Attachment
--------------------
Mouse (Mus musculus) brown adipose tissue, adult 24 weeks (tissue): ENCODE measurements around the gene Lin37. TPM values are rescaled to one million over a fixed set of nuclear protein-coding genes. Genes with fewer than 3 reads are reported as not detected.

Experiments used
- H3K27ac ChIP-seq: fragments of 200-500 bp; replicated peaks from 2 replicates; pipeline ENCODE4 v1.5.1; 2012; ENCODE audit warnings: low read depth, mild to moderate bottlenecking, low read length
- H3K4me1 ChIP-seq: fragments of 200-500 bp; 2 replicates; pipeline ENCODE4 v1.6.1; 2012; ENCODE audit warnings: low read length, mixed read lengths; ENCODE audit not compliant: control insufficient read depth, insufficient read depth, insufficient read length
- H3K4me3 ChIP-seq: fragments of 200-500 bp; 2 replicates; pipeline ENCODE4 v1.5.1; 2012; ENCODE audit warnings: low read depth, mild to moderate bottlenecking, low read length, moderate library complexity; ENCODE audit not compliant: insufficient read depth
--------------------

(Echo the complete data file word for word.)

Mouse (Mus musculus) brown adipose tissue, adult 24 weeks (tissue): ENCODE measurements around the gene Lin37. TPM values are rescaled to one million over a fixed set of nuclear protein-coding genes. Genes with fewer than 3 reads are reported as not detected.

Experiments used
- H3K27ac ChIP-seq: fragments of 200-500 bp; replicated peaks from 2 replicates; pipeline ENCODE4 v1.5.1; 2012; ENCODE audit warnings: low read depth, mild to moderate bottlenecking, low read length
- H3K4me1 ChIP-seq: fragments of 200-500 bp; 2 replicates; pipeline ENCODE4 v1.6.1; 2012; ENCODE audit warnings: low read length, mixed read lengths; ENCODE audit not compliant: control insufficient read depth, insufficient read depth, insufficient read length
- H3K4me3 ChIP-seq: fragments of 200-500 bp; 2 replicates; pipeline ENCODE4 v1.5.1; 2012; ENCODE audit warnings: low read depth, mild to moderate bottlenecking, low read length, moderate library complexity; ENCODE audit not compliant: insufficient read depth